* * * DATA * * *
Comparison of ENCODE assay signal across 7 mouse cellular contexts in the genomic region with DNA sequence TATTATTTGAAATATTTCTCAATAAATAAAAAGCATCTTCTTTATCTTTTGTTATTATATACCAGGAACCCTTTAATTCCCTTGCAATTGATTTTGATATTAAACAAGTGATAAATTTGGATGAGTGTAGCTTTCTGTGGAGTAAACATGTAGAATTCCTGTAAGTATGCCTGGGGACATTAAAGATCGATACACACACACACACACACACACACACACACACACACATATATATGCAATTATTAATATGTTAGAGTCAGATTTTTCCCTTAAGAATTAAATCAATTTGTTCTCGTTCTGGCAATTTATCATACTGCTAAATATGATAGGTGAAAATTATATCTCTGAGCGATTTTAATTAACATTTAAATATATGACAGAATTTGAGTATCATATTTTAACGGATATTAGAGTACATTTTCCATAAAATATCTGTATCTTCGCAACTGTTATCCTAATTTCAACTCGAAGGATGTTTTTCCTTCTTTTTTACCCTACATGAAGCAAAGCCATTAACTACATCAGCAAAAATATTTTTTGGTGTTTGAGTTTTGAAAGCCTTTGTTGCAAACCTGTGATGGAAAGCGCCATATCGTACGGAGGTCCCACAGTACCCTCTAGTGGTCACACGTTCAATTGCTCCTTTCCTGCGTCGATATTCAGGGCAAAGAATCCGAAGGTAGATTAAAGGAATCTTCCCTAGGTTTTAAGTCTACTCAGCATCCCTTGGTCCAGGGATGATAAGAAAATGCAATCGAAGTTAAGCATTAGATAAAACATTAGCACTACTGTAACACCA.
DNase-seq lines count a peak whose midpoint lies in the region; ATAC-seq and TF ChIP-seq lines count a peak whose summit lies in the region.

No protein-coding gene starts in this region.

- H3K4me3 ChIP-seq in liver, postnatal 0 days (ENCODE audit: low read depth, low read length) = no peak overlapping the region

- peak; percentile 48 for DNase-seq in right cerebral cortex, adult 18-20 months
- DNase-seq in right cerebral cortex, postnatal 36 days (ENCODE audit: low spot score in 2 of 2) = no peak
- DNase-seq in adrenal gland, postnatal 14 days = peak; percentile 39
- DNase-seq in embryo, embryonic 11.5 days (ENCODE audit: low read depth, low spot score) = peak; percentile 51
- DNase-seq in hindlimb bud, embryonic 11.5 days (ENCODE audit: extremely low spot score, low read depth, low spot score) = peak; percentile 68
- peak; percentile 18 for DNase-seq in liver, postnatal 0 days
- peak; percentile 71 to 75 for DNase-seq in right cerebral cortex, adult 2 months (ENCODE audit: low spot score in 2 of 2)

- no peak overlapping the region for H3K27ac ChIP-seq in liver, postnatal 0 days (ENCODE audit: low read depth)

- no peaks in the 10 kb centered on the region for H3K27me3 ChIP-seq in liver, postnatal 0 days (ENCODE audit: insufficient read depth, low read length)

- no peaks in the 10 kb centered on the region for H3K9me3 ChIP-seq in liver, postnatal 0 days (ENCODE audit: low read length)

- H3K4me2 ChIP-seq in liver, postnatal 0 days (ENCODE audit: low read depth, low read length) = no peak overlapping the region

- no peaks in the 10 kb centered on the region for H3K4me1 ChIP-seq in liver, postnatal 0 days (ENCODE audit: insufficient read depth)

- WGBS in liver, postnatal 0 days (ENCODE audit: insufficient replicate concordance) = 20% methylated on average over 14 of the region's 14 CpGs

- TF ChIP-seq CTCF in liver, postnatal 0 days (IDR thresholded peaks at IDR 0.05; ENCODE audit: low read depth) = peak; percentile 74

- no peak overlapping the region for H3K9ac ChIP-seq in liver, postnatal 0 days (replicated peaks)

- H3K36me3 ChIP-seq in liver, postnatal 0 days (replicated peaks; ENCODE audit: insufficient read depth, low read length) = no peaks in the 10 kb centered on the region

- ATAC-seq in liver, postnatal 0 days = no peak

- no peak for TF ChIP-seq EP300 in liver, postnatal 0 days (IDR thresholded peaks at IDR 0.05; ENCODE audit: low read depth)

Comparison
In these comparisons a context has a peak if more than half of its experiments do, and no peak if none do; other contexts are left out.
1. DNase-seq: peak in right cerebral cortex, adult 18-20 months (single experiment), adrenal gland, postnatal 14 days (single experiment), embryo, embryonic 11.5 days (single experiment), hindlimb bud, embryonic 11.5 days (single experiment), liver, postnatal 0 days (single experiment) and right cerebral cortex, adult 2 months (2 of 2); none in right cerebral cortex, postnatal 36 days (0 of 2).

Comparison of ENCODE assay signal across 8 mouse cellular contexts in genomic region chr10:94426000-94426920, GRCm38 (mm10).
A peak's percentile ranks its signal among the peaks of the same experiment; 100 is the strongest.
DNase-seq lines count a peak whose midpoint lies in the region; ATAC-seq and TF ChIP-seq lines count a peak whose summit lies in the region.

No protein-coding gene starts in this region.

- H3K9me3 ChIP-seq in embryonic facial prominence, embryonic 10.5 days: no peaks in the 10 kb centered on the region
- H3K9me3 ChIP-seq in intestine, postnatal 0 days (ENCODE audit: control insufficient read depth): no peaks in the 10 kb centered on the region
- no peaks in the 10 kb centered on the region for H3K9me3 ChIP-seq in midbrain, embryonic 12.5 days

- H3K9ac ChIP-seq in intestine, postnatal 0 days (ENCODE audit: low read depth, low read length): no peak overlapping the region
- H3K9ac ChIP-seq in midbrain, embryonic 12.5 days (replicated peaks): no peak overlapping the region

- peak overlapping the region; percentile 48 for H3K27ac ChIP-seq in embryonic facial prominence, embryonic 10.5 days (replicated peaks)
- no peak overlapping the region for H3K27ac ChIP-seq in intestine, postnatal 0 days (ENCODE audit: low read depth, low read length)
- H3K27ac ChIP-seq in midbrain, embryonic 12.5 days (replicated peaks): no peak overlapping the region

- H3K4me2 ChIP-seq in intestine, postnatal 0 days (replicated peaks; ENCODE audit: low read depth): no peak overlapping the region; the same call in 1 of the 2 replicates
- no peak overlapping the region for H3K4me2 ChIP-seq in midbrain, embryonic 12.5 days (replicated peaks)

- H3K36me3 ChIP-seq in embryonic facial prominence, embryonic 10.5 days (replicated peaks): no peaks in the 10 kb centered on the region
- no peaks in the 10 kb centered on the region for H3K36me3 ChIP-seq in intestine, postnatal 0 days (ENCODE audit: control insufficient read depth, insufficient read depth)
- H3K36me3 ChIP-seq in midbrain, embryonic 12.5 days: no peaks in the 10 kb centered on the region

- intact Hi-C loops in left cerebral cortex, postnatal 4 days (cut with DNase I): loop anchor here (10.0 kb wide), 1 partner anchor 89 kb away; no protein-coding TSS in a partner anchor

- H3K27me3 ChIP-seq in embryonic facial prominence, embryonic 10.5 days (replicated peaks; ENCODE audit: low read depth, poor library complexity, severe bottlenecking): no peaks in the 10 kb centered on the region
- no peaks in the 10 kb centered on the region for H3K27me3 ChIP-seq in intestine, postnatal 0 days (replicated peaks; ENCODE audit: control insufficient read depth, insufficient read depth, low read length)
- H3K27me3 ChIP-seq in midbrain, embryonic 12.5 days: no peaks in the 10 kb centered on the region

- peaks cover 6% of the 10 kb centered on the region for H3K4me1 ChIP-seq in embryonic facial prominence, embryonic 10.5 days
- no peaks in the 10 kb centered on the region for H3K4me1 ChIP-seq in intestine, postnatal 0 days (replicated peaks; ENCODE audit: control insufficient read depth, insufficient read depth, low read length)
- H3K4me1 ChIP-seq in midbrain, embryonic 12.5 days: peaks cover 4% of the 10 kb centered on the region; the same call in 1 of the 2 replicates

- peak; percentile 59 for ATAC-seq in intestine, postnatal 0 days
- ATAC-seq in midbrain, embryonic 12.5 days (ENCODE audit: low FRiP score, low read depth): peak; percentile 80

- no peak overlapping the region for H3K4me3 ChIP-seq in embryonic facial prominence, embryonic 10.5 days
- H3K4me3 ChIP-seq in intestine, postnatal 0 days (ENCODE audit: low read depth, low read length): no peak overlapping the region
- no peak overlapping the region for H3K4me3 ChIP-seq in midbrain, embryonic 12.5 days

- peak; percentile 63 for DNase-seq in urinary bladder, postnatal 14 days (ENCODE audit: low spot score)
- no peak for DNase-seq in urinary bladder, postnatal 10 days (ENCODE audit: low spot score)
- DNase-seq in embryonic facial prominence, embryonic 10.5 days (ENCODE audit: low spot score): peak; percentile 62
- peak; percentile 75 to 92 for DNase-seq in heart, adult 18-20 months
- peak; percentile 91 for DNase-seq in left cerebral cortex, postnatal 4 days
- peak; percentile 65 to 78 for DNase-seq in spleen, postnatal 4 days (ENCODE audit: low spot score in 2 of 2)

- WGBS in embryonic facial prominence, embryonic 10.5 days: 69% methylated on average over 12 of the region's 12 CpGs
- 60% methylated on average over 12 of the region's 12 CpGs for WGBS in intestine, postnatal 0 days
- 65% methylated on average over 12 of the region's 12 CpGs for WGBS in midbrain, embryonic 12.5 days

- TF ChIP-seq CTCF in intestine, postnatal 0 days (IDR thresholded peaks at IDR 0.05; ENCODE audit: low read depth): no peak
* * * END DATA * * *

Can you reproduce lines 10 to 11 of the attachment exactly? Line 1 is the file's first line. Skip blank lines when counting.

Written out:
- peak; percentile 18 for DNase-seq in liver, postnatal 0 days
- peak; percentile 71 to 75 for DNase-seq in right cerebral cortex, adult 2 months (ENCODE audit: low spot score in 2 of 2)